20 Tamuz 5775
The Silent Crash
With the world's attention focused on Greece, almost no one is talking about what's happening in China...
Chinese chaos worse than Greece
...A stock market crash there has seen $3.2 trillion wiped from the value of Chinese shares in just three weeks, triggering an emergency response from the government and warnings of “monstrous” public disorder.
...Experts fear it could turn into a full-blown crash introducing even more uncertainty into global markets as Europe teeters on the edge of a potential eurozone exit by Greece, after Sunday’s controversial referendum.
Citi: China's 'Wall Street Crash' is going to get worse
China's stock markets are in turmoil right now, with the benchmark Shanghai Composite collapsing 29% in just the last 3 weeks.
The collapse closely mirrors the Wall Street Crash in the US in 1929 and the Chinese government has been desperately scrambling to try and stop the fall. The People's Bank of China has cut interest rates, relaxed rules, banned short selling and is now getting brokerages to buy up stocks to prop up prices.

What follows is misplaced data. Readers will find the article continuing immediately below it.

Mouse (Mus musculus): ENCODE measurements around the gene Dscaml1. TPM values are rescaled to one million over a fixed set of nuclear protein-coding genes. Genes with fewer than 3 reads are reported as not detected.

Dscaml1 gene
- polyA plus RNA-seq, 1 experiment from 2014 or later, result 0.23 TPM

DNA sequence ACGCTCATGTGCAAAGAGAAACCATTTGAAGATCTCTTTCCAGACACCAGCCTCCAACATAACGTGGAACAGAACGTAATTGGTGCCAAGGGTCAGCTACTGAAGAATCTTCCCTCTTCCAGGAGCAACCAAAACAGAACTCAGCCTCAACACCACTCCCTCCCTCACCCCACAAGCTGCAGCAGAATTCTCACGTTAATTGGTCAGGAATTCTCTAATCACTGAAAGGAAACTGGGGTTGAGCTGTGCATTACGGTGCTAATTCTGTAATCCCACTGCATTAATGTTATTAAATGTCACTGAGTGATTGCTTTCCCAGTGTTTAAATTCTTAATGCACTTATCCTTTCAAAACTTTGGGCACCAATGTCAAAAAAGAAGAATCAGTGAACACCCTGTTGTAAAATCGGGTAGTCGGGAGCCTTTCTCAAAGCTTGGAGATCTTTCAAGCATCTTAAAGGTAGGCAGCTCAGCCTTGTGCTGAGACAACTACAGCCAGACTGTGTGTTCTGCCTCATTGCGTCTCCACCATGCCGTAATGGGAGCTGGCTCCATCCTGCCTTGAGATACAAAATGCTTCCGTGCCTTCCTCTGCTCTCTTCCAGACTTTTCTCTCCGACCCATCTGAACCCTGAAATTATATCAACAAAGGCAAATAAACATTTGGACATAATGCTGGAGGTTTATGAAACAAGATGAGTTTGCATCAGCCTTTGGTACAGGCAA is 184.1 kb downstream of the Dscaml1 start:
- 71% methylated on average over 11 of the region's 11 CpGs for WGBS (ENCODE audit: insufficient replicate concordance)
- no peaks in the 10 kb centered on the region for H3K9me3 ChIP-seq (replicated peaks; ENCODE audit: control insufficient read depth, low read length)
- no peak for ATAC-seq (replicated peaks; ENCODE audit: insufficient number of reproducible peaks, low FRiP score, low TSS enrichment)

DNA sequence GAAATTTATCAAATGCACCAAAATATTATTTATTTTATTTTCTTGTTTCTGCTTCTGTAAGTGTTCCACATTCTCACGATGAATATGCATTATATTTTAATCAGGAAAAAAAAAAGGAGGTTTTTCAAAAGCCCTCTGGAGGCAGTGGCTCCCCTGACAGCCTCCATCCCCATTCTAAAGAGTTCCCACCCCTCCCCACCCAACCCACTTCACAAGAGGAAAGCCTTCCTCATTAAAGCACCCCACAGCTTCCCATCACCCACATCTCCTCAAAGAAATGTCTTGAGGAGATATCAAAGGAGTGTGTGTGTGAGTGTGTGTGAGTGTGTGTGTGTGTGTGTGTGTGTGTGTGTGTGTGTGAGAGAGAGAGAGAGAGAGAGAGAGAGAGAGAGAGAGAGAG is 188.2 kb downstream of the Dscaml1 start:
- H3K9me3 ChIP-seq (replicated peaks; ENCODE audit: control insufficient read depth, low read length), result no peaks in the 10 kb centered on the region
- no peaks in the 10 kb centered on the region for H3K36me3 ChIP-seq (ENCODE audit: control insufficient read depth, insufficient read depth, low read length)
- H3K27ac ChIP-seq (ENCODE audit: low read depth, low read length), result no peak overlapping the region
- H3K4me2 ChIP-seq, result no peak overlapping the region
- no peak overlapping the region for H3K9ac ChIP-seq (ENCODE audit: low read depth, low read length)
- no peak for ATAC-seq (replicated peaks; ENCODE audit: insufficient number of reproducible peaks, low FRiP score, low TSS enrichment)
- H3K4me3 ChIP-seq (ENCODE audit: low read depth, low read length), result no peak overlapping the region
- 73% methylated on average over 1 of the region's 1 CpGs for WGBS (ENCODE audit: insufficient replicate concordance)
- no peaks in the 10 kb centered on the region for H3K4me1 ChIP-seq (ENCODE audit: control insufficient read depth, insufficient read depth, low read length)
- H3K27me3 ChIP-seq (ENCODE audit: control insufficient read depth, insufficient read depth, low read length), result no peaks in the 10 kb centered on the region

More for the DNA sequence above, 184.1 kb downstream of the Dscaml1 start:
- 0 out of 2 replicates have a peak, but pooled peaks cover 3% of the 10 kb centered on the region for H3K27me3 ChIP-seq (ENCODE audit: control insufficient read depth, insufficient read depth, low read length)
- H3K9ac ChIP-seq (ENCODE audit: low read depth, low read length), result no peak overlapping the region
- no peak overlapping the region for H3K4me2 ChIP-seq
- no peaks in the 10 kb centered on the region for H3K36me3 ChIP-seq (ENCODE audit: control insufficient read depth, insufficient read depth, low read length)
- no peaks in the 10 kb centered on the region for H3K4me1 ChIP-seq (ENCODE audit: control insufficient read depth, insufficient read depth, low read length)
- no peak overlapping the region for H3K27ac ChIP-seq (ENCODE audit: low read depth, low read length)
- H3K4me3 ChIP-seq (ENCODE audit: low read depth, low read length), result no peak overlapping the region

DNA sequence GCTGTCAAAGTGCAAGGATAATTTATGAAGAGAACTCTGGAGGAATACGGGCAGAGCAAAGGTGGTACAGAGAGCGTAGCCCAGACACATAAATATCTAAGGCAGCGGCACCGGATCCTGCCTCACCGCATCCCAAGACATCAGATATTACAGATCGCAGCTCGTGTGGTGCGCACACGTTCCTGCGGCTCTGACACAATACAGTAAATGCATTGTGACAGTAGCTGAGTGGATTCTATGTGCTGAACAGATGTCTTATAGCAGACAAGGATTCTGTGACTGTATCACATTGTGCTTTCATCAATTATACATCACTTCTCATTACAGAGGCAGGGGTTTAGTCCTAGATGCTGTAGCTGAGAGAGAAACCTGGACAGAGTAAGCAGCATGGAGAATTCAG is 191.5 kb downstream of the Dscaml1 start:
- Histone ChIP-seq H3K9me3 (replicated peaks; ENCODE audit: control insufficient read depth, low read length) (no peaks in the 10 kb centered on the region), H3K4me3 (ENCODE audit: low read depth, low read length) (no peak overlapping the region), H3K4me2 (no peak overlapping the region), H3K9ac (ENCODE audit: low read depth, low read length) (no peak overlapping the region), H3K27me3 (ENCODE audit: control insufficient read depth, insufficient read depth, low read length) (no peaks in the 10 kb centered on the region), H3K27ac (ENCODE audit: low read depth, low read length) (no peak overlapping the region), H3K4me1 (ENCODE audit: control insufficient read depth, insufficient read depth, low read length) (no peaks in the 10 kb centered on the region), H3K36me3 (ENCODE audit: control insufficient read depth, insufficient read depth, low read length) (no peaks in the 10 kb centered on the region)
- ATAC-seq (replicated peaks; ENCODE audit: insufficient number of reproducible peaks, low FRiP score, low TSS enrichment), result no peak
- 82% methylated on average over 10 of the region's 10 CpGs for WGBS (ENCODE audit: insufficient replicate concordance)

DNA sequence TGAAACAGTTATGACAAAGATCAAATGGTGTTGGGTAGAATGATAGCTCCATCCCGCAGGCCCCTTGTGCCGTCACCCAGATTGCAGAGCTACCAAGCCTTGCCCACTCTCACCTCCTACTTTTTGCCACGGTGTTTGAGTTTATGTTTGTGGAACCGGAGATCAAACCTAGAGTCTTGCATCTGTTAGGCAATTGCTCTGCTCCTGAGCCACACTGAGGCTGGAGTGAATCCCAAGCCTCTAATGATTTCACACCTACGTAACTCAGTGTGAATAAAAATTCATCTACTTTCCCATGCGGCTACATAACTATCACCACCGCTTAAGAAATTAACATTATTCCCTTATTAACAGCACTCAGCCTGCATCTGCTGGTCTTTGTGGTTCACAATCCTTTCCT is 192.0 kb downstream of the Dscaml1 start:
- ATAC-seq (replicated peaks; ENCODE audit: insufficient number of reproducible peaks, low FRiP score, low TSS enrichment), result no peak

Despite the latest measures, which Chinese state media is saying will solve things, Citi thinks China's indices have further to fall.
In a note sent to clients Monday, Citi analyst Jason Sun and his team say Chinese stocks "still [have a] long way to go."
Citi say: "Despite the sentiment help, we believe continued deleverage, and possible reform concerns given recent administrative intervention, will cap index upside. We estimate one-fourth margin buys forced out, still long way to go."
One of the causes for the slump has been margin buying — people buying stocks on borrowed money. As prices fall and share holdings become worth less, investors are being asked to give banks more money to keep up the balance of their accounts — so-called "margin calls." This is forcing people to sell shares to raise cash, which in turn lowers prices because everyone in the market is a seller.
Deutsche Bank's macroeconomic analyst Jim Reid is also flashing warning signals over China, saying Monday: "We need to keep an eye on this story this week as there's a danger Greece could distract us from what would otherwise be the main story."